Sarah’s father walked out the front door on the morning of her seventh birthday party and did not walk back in until her seventeenth, just to say “I forgot my coat” and “This is Karen” pointing at the skeletal woman behind him and then “Do you have any eggs?” Sarah didn’t respond right away, but sat quite frozen for a bit. Her friends looked at each other in awkward silence.

“Well do you?” Her father asked again, stamping the snow off of his boots to hide his impatience.

Sarah realized that this was indeed what was happening, so she’d better do what she could to make it end as quickly as possible. The last she had heard from her father was a hurried phone call in the middle of the night asking if she had any money he could borrow.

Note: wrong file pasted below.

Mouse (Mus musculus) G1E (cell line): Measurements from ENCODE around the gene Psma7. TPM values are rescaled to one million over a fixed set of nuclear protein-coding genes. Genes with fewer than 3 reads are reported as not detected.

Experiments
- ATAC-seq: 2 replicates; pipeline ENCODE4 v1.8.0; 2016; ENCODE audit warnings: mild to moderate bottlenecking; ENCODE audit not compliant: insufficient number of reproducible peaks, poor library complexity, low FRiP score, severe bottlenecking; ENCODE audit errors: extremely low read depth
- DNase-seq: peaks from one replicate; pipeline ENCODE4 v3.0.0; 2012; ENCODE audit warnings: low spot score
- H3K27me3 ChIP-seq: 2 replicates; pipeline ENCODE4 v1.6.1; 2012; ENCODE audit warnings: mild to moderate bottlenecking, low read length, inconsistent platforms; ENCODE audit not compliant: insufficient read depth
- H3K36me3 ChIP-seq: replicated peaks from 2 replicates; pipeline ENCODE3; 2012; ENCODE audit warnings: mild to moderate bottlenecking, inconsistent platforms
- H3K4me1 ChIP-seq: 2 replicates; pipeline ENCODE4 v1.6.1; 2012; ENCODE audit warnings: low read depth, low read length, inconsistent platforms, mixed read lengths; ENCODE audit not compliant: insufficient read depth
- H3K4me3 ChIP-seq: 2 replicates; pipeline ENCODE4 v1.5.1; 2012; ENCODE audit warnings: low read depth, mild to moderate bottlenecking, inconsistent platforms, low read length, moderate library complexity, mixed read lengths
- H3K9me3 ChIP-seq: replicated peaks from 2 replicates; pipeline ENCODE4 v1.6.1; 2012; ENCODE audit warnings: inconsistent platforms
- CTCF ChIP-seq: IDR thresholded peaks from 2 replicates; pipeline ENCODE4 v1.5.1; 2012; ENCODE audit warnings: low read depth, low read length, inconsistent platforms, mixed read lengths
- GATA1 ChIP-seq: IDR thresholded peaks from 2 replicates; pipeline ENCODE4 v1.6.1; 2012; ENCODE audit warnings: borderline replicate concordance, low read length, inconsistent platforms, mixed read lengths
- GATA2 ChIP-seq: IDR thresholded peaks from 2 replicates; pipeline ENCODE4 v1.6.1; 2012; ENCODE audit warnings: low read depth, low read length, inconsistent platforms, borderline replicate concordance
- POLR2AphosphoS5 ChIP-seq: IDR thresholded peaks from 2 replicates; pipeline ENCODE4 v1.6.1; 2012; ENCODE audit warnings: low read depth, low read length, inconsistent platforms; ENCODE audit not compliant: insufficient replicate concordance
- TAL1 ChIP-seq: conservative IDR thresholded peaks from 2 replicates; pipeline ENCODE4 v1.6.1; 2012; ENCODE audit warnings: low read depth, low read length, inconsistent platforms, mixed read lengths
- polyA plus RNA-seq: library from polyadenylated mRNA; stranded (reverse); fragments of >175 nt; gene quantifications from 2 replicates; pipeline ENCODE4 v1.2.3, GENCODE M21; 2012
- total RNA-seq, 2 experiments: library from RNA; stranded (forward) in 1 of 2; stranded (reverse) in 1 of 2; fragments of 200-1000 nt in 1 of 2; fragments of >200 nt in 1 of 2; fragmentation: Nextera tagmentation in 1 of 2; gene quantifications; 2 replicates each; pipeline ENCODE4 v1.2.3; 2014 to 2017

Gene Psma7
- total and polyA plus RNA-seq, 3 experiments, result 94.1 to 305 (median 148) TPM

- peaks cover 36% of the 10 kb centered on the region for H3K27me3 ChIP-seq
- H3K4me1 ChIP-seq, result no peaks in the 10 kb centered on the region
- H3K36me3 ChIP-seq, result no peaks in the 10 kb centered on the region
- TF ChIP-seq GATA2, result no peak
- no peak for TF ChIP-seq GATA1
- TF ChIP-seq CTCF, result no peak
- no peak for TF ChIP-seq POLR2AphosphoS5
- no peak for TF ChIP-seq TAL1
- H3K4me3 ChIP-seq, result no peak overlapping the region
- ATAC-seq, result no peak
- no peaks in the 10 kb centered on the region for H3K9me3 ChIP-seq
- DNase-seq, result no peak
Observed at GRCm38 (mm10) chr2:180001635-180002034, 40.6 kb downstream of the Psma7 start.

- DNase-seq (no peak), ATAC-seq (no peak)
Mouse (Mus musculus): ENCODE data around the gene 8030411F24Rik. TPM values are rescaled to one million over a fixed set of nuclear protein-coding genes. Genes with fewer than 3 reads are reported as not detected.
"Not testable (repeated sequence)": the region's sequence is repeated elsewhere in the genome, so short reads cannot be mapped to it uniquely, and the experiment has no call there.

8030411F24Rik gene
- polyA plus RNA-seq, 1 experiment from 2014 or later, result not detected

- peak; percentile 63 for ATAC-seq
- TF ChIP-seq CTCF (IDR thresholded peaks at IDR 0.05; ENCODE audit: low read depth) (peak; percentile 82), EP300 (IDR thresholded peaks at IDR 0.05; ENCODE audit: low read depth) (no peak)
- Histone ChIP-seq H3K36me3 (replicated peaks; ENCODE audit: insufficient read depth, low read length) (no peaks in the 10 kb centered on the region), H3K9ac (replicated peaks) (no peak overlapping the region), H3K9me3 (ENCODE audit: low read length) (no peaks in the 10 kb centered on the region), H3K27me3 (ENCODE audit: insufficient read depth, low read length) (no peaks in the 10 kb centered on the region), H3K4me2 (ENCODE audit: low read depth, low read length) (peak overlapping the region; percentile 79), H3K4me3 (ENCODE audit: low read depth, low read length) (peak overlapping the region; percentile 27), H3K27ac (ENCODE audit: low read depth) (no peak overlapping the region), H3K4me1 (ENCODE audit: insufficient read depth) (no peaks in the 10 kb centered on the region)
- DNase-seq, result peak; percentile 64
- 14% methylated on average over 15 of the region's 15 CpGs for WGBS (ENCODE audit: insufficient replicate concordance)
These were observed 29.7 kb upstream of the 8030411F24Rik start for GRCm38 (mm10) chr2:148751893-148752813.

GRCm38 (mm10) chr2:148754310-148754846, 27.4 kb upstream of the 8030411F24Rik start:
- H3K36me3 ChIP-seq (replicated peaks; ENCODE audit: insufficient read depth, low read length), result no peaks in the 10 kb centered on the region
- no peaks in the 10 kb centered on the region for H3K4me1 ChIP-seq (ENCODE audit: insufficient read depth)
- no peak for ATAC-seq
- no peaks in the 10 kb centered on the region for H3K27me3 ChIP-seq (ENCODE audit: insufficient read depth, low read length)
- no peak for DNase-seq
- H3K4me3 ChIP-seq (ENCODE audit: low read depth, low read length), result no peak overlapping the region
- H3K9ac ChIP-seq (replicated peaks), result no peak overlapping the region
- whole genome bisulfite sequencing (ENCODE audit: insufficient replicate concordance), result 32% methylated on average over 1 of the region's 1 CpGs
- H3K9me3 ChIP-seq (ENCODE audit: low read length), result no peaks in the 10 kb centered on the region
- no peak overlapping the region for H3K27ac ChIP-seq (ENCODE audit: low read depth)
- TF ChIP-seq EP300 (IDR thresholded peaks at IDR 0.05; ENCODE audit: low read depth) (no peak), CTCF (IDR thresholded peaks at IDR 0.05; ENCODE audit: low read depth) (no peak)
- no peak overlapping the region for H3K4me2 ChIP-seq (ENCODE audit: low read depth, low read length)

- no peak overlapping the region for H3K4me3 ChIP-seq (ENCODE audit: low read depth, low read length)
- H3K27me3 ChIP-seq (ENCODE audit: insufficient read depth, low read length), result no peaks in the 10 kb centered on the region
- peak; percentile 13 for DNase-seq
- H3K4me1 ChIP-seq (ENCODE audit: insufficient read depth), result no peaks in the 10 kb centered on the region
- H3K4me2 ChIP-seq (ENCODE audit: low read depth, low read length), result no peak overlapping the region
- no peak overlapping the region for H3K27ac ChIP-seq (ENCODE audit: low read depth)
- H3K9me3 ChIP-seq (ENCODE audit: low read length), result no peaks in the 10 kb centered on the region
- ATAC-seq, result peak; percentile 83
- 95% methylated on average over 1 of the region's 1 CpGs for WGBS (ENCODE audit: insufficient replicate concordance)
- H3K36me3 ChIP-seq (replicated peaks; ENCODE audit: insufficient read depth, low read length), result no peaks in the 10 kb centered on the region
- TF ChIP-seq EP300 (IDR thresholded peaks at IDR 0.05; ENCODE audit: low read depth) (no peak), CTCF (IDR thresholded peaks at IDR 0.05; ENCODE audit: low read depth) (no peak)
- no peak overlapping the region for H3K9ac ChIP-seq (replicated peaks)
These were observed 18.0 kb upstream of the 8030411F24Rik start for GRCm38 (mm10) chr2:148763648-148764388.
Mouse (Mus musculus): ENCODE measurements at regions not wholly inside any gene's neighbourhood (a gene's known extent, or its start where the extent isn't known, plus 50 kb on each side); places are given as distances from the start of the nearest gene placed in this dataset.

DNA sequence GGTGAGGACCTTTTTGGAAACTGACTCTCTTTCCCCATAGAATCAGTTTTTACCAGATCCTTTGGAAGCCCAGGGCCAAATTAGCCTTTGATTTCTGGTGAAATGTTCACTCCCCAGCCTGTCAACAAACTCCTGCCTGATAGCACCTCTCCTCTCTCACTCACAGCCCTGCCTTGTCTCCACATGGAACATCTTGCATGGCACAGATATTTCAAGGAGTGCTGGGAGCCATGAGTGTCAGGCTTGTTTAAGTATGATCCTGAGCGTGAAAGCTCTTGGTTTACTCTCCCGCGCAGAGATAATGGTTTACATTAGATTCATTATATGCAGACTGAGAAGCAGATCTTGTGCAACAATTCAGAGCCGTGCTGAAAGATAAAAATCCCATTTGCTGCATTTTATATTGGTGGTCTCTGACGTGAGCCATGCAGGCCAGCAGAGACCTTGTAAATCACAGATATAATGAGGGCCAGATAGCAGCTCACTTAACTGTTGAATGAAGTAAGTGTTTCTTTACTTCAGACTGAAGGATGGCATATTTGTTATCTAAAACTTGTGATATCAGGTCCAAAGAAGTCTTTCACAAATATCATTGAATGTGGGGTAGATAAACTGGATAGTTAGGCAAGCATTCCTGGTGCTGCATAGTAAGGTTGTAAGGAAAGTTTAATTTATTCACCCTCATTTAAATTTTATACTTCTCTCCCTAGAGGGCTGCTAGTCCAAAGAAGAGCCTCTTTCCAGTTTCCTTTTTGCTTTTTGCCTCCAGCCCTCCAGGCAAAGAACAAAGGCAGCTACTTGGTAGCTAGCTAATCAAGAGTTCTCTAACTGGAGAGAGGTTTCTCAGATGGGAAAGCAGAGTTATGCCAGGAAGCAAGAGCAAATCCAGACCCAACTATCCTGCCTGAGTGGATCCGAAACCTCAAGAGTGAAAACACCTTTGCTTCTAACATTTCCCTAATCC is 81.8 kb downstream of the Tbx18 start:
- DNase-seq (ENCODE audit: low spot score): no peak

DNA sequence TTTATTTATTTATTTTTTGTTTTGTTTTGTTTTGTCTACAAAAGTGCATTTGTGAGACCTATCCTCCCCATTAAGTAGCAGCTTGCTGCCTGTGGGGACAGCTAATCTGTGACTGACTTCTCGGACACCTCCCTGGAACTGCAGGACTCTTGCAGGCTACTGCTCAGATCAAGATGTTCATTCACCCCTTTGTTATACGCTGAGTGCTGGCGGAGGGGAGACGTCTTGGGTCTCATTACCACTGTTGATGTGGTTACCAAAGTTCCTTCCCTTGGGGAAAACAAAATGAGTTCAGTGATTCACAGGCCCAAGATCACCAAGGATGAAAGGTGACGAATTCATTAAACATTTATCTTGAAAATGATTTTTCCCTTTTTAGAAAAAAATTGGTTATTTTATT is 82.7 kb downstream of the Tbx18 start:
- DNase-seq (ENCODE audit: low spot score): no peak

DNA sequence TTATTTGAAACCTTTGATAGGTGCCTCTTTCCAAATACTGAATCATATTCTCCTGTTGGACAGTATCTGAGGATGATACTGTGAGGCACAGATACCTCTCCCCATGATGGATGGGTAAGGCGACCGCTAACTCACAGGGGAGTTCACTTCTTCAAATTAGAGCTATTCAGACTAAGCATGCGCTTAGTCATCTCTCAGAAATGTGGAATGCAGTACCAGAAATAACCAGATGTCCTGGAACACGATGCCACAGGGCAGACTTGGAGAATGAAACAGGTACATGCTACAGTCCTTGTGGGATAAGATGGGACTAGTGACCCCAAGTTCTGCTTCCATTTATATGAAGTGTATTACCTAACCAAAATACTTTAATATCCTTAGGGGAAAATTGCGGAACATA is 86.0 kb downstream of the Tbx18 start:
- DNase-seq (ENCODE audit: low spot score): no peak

“Yes. We have eggs.” Her voice felt far away.

“Great. Can I have a dozen?”

Sarah stood up, feeling her heart crack just a little as she looked at his face. Her father had aged. His skin was leathery from sun damage, loose fitting around the corners of his jaw and wrinkly. His face was stubbly in patches, as if he had forgotten what he was doing mid-shave. His eyes were still so pale, so blue, as he looked at her earnestly. “Sis, yes or no?”

She had forgotten about his nickname for her. Sarah swallowed, realizing her mouth had been open, and walked into the kitchen.


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